A robot called “Tappy” which monotonously jabs away at mobile phone screens does not, let’s face it, sound like the most sophisticated of technologies.

So it’s possible to feel a degree of sympathy with the Chinese firm Huawei which finds itself accused by the US Justice Department of the theft of this supposedly bleeding-edge bit of intellectual property from T-Mobile. The phrase “trumped-up charges” (in every sense) comes to mind.

Yet, of course, there’s a bigger picture here than Tappy and Trump. There are questions that go beyond the agenda of the current occupant of the White House and his rabidly sinophobic advisers. Foremost among them is this: are Chinese firms operating in the west a potential security threat? Specifically, should Huawei be shut out of the construction of new 5G infrastructure due to concerns that the company could build “back doors” into its systems that could then be exploited by the Chinese state for espionage purposes?

 In my 2013 book, Chinese Whispers, I suggested that much of the then suspicion of China’s commercial influence abroad was over the top. At that time I argued that it was simply not in the commercial or broad economic interests of the Beijing leadership to use western infrastructure assets, or allow them to be used, for nefarious purposes. In some respects that remains true. It’s hard to see why there’s such anxiety in the west over the Chinese state buying brands like Weetabix, trying to purchase US oil companies or even investing in nuclear power stations.

Why would the Chinese state, which wants to use Bradwell in Essex to provide a proof-of-concept for a new global nuclear reactor technology export business, interfere with the UK’s power supply for political reasons? This would, at a stroke blow up its own multibillion dollar investment.

However, one has to accept that the Chinese political leadership has changed profoundly over the past six years. There has been a clear authoritarian turn under Xi Jinping, who has abolished term limits in place since the death of Mao Zedong. Xi has also launched a severe clampdown on domestic dissent, harnessing the full power of online technology to do so.

The new online “social credit system” is somewhat overhyped as a dystopian authoritarian tool, yet it could become one.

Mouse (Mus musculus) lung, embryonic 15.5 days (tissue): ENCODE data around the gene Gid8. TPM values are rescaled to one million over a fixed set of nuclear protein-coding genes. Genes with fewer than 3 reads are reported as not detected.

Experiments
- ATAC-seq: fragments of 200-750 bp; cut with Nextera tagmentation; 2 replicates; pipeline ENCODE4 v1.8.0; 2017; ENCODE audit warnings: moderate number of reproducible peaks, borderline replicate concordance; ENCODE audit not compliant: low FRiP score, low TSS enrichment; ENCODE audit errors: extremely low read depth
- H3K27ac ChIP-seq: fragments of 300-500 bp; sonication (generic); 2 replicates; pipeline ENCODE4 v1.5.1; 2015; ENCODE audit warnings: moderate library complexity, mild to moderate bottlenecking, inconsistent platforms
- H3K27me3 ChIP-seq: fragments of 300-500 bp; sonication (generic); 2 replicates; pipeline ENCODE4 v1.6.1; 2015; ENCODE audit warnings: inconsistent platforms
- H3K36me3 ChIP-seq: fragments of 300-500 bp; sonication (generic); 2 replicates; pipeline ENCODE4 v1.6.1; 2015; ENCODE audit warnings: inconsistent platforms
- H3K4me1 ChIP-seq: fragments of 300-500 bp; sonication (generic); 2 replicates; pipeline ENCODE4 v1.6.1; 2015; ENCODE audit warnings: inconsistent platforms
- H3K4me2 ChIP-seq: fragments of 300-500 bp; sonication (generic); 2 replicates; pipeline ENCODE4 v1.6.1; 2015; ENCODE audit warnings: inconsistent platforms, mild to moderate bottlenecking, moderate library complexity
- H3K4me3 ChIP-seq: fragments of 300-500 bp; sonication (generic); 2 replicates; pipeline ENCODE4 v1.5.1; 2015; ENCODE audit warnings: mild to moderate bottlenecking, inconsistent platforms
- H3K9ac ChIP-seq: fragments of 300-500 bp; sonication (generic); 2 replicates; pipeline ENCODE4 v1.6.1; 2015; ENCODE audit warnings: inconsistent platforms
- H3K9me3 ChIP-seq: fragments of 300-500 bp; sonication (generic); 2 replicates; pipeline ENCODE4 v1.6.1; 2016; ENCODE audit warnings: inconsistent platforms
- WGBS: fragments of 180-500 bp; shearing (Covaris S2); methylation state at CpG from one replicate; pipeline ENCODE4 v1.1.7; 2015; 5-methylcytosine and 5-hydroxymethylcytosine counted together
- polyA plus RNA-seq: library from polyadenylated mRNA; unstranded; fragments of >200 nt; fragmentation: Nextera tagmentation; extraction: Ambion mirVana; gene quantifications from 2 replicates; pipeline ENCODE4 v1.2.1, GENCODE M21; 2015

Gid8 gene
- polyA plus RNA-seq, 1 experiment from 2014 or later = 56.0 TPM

Meanwhile there have been countless assertions of party control over nominally private sector firms. Xi came to power promising to let the market take a more “decisive” role; but he has presided over a resurgence of the party-state. The giant Chinese internet and e-commerce companies – Alibaba, Tencent, Baidu, JD. com – have found themselves much more closely regulated.

Once it was just about possible to believe the assurances of Huawei’s founder Ren Zhengfei that it had experienced no state influence whatsoever and would not permit it. But no longer. And Xi’s conduct is to blame for that.

Alibaba’s Jack Ma was “outed” as a member of the Communist Party last year in state media. Members are required to show loyalty to the party above all else. Ma has also announced that he will step down by the end of this year and some informed observers suspect government influence in that decision.

In this context of surging digital authoritarianism and growing private sector subordination it is, sadly, prudent to keep private Chinese firms at arm’s length. The UK should follow the lead of the US and prevent Huawei from providing its mobile phone infrastructure.

This is unfortunate for Chinese firms and employees. Huawei is a genuine world leader in its field. And it is precisely the kind of globally competitive technology firm that China needs to prosper if it is to see domestic living standards rise over the coming century.

Perhaps the one, small, positive is that the shut out of Huawei from the west underlines the true nature of China’s crisis: that the country’s authoritarian leadership is now obstructing the country’s economic development.

#Huawei #China #DonaldTrump #XiJinping #RenZhengfei